- Published on Tuesday, 18 February 2014 10:38
Equine Vices cont
When one looks at the motivation behind the behaviours the causes are usually always the same; confinement of the horse. Horses evolved as free roaming animals favoring open space where they could move around covering vast areas. Many vices are caused by today’s intensive management and housing of horses in stables for long periods of time. Very often owners with the best intensions cause vices in their horses simply by trying to hard to pamper and care for the horse. Most horses if they have a choice would prefer being outside of the stable for the majority of the day and night, where they are free to move around and socialize with the herd.
Lets start with one of the most common vices, cribbing or wind sucking. It is also one of the most incurable vices as well as one of the most detrimental to the horse’s wellbeing. Cribbing is when the horse bites onto an object (usually start with stable door) flexes its neck while pulling back with its teeth and swallows air. Sometimes you can hear a low-pitched growling type noise while they are swallowing air. It is thought that this behaviour causes a release of endorphins, which gives the horse a wonderful feeling of euphoria, much like the runners high long distance runners experience. So the horse keeps on looking for the feel good state and the wind sucking keeps reinforcing itself this is the reason it is almost impossible to stop it once a horse has learnt it.
Unfortunately it is also a behaviour that one horse quickly learns from another, so it is advisable not to stable your horse next to a wind sucker as they quickly mimic the behaviour. Chronic windsuckers are prone to weigh
t loss, tooth wear, colic and a general state of debilitating health issues.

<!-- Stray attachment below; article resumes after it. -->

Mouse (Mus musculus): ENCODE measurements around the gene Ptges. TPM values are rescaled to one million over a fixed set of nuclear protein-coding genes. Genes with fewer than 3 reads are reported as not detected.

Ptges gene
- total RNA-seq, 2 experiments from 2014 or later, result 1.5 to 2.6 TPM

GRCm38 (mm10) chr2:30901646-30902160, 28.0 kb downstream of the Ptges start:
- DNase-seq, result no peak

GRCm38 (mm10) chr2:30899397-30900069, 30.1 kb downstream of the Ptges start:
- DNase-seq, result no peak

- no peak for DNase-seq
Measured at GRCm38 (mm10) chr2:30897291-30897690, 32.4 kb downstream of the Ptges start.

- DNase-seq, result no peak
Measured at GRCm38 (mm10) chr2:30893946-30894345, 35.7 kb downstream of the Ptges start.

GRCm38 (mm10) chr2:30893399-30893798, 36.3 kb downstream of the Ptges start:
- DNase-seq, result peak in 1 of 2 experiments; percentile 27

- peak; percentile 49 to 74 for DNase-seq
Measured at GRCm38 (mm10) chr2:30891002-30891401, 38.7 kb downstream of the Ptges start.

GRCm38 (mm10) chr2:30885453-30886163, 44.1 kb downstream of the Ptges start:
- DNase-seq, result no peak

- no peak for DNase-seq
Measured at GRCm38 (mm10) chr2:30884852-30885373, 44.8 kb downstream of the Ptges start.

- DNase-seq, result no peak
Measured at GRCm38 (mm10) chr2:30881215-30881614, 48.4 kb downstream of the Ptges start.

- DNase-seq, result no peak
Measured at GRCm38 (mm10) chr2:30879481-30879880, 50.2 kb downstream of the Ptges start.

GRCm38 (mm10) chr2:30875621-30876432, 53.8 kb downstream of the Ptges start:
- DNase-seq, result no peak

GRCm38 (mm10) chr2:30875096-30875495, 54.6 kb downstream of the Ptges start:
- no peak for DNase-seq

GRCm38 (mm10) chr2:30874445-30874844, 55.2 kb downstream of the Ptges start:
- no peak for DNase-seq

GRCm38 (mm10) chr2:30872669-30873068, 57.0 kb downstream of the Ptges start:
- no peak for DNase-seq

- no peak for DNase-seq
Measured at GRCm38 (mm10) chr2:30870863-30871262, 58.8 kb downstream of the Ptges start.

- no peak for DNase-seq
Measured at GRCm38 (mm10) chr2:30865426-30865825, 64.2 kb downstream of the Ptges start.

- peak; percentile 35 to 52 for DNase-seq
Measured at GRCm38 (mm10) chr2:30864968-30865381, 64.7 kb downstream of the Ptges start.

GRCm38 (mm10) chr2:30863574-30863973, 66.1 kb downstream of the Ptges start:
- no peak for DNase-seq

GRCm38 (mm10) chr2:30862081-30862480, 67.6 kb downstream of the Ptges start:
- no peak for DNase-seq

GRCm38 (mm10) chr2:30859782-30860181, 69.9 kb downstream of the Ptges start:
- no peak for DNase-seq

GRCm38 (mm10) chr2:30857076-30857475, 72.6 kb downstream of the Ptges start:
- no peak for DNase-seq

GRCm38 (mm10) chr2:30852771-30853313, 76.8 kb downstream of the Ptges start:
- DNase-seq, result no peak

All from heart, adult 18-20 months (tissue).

The main cause of this problem behaviour is boredom, confinement and not enough roughage. Treatment is difficult and may reduce the behaviour but very rarely will it completely stop the behaviour. Special collars can be put on when the horse is stabled or even in the camp if the horse continues to wind suck when out. Unpleasant tasting pastes and special deterrent products can be painted on the surfaces where the horse wind sucks most. The most beneficial management plan is to leave the horse out in the pasture with lots of stimulation and roughage. This is defiantly one vice where prevention is better than cure.
Understand that it is like an addiction to your horse so punishment will only make the situation worse and is definitely not the cure. This horse needs to be kept happy and stimulated with lots of activity in his day and night and as much good quality roughage feed as possible at all times, he cannot wind suck if his mouth is too busy chewing and his head is too busy thinking about things going on around him.
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